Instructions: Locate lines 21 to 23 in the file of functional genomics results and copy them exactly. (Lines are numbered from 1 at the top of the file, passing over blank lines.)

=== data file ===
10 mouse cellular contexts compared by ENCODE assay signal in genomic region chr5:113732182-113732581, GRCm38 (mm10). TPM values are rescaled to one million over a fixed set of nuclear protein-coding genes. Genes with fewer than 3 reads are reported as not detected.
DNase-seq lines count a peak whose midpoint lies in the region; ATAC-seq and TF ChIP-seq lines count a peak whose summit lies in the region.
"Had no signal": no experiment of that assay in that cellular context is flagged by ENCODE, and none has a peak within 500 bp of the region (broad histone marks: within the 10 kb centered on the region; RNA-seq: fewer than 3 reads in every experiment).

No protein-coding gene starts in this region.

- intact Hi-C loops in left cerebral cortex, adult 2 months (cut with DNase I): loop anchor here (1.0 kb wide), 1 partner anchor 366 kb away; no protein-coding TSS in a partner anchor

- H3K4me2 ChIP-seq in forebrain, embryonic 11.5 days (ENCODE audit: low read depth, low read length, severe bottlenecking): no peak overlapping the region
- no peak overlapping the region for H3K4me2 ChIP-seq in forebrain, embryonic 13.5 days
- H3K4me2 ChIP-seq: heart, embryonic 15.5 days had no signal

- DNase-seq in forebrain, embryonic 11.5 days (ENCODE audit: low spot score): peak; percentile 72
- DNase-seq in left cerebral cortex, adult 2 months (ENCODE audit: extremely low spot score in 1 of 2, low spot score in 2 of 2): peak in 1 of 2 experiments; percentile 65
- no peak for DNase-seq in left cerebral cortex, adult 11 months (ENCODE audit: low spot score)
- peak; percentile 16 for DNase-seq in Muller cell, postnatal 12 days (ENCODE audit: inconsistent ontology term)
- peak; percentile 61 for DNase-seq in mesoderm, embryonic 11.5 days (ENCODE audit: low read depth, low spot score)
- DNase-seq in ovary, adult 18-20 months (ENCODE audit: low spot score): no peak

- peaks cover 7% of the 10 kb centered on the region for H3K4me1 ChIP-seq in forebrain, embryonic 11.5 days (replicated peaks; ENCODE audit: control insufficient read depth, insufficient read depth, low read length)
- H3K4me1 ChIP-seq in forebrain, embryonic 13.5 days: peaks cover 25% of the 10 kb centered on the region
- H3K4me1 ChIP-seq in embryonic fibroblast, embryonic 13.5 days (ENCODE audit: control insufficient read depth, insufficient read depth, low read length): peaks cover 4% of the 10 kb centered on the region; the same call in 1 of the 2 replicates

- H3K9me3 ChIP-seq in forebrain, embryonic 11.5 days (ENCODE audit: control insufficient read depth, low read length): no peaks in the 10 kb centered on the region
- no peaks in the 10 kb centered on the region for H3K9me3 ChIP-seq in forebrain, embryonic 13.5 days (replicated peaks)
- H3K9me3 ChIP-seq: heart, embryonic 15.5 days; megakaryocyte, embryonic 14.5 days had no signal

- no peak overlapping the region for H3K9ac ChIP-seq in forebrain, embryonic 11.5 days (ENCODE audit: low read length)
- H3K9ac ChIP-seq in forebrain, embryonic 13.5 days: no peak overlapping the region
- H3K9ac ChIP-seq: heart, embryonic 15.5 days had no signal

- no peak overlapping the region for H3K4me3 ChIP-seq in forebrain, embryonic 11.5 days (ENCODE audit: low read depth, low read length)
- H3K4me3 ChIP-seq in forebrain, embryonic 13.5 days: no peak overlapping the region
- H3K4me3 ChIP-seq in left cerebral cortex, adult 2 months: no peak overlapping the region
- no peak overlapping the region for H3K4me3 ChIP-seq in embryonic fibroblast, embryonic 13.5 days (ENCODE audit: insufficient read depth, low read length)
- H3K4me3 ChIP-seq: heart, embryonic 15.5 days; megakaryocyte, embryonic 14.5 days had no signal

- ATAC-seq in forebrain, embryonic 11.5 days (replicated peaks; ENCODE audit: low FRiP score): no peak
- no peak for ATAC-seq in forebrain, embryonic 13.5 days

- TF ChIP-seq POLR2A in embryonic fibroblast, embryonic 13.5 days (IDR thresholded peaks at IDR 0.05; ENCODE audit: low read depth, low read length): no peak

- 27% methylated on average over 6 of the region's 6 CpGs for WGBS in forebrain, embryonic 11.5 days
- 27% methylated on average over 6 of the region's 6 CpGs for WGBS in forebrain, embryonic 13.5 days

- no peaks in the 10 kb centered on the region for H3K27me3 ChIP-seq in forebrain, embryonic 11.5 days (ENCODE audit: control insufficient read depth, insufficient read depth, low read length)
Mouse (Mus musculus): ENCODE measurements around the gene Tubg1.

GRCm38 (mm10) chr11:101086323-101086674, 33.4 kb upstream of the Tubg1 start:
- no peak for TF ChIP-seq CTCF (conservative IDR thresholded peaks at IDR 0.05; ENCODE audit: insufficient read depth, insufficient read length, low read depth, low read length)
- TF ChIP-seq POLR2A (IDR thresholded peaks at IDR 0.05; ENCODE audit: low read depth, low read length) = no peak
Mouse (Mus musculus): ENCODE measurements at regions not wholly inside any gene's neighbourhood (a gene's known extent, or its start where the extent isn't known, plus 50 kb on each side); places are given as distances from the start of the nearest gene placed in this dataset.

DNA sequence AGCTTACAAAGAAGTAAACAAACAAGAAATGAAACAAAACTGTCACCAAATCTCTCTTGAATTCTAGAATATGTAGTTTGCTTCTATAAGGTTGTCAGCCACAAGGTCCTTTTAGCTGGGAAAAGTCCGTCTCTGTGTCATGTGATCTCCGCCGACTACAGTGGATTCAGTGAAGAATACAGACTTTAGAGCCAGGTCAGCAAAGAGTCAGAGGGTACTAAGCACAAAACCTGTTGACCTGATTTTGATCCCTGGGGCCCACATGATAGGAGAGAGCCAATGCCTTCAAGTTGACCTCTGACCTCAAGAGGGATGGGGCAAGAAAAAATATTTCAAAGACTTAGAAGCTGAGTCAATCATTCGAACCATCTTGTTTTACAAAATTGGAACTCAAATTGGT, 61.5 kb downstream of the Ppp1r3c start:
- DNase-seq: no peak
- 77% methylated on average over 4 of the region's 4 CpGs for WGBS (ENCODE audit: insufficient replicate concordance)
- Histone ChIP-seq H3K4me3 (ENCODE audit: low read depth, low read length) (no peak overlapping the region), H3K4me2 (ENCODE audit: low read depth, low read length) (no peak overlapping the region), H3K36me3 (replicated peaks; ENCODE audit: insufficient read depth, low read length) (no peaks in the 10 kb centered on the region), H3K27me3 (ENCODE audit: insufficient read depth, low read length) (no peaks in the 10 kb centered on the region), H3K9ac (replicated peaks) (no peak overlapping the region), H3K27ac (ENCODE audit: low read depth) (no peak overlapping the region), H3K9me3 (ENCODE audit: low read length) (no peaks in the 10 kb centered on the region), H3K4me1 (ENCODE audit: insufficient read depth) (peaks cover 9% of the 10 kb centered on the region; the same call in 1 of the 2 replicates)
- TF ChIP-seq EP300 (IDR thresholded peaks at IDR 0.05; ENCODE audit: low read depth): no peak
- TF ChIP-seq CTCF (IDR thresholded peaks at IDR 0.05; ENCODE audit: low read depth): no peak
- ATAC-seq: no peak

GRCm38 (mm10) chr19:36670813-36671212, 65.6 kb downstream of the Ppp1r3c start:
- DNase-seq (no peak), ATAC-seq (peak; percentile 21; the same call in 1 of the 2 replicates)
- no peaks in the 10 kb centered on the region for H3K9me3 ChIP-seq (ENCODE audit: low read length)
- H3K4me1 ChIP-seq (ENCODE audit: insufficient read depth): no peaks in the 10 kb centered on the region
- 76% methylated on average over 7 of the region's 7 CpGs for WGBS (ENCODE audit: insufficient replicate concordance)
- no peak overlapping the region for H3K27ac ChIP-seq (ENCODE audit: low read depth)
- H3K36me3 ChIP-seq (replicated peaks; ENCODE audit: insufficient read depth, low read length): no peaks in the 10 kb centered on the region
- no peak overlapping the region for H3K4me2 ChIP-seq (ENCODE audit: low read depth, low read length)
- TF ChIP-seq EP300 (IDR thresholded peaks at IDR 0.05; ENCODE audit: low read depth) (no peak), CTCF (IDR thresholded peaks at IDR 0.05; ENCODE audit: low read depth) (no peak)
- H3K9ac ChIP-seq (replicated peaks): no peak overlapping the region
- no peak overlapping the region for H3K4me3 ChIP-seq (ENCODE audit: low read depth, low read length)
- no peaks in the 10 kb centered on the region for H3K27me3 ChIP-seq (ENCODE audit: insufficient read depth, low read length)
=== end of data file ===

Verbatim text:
- no peak overlapping the region for H3K9ac ChIP-seq in forebrain, embryonic 11.5 days (ENCODE audit: low read length)
- H3K9ac ChIP-seq in forebrain, embryonic 13.5 days: no peak overlapping the region
- H3K9ac ChIP-seq: heart, embryonic 15.5 days had no signal